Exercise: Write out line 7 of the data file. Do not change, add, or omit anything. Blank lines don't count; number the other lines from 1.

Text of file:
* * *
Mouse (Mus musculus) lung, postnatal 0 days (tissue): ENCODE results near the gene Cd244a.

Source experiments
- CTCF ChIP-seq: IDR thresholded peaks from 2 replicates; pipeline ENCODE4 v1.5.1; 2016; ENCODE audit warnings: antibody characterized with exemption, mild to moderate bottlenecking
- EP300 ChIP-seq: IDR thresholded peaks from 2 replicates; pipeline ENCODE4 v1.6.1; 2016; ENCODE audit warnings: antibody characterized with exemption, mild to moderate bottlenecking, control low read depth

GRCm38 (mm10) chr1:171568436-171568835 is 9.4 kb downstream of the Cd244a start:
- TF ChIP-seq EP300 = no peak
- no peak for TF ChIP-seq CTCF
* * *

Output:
- no peak for TF ChIP-seq CTCF